The Sliding Boat Our Bodies Made

The Sliding Boat Our Bodies Made

No one’s being watched/though watchfulness remains” in Barber’s most accomplished collection, because an intimate watchfulness births these exquisite poems. Their omniscient power blazons any corner of consciousness so that “A tree rubs a cloud between its fingers,” a seedpod answers a questionnaire, a creation myth breathes anew, and a museum goer’s intent gaze at a painting’s three oranges causes them to “glow like coals in you.” Her elegant, steely, and elegiac prowess brings to the present a 1412 Spanish court order to segregate the Jews from the Christians as well as a memory of her daughter—now “heading out” to her boyfriend’s—as a toddler first standing “at the center of the world.” Ultimately watchful of love’s relationship to both loss and beauty, Barber’s concomitant revelations remain aglow in us.

—JESSICA GREENBAUM, author of Spilled and Gone

To see the world as it is, to see ourselves as we are within it. This asks that we be open to misery and beauty alike, that we embrace moments of perplexity and loss alongside the visions of wholeness. A spiritual practice of this sort guides Jennifer Barber in these new poems that range from an imagined Mesopotamia to the sickbed of a loved one, from a dog’s barking that “sounds more and more like a question” to a mother who remembers when her daughter stood at the center of the world, in “overalls and round white shoes.” With poetic precision and utmost emotional nuance, Barber invites us to see what beauty the world gives, and too often and too quickly takes away. The result: poems that shimmer with clarity, care, and love.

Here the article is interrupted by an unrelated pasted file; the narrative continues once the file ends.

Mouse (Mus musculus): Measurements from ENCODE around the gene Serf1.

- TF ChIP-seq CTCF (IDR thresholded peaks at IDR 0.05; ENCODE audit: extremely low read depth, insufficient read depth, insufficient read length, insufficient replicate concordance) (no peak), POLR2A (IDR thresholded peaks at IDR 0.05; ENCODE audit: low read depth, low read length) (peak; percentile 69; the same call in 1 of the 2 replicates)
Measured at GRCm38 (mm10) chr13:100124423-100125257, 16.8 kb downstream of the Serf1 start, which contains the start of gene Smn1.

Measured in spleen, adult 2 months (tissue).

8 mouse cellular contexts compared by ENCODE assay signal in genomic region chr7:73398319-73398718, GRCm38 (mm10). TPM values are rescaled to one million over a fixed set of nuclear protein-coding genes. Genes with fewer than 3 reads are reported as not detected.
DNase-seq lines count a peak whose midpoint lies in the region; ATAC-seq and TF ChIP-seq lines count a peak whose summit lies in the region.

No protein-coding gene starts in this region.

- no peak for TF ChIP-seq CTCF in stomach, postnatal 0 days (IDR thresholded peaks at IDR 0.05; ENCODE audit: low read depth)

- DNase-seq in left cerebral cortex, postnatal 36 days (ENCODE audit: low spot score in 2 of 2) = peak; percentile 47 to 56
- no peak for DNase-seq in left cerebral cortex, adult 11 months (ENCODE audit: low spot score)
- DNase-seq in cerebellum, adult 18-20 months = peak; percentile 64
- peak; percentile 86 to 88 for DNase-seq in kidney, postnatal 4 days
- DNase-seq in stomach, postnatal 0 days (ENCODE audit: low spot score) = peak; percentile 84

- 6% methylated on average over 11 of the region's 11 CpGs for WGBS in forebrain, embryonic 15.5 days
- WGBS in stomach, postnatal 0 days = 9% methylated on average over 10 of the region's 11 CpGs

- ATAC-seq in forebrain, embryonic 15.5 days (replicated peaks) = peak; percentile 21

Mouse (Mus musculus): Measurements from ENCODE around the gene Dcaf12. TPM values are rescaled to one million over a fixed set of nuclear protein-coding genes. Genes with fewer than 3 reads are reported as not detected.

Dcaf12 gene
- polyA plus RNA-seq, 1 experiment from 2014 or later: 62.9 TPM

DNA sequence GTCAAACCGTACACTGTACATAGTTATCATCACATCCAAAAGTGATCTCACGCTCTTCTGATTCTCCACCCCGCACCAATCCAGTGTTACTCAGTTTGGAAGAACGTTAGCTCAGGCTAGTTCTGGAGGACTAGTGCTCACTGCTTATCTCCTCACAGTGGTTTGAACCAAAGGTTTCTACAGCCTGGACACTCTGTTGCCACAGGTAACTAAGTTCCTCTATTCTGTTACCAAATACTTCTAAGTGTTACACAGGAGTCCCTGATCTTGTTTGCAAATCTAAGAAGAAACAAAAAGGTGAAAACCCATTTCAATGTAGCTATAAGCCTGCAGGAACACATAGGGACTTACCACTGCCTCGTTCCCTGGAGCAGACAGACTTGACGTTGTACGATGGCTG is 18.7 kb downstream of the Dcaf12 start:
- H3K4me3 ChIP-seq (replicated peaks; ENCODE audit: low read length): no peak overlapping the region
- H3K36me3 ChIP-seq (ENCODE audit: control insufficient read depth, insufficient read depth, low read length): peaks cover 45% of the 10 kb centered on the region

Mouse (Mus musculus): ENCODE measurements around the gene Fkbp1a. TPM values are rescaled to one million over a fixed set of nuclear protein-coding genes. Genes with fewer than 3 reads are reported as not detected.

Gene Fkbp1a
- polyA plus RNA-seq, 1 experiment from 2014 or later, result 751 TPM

—FRED MARCHANT, author of Said Not Said

In The Sliding Boat Our Bodies Made, we see the ecology of compassion and hopefulness, a fragile latticework made of the concern for how all things might fall away in a world seeming to be too full of loss. With a meticulousness like the Zen of poets in ancient China, Barber takes us to a place where we can believe there will always be a chance to breathe, even as we feel the terror of life in the beauty of its most minute details. These are finely crafted poems with turns on the torso of history and the times in which we live as if those things are a single tree of life, and they are. Barber teaches us how to know subtlety, how it can bring a fullness to us, a light without limits.

—AFAA M. WEAVER, author of Spirit Boxing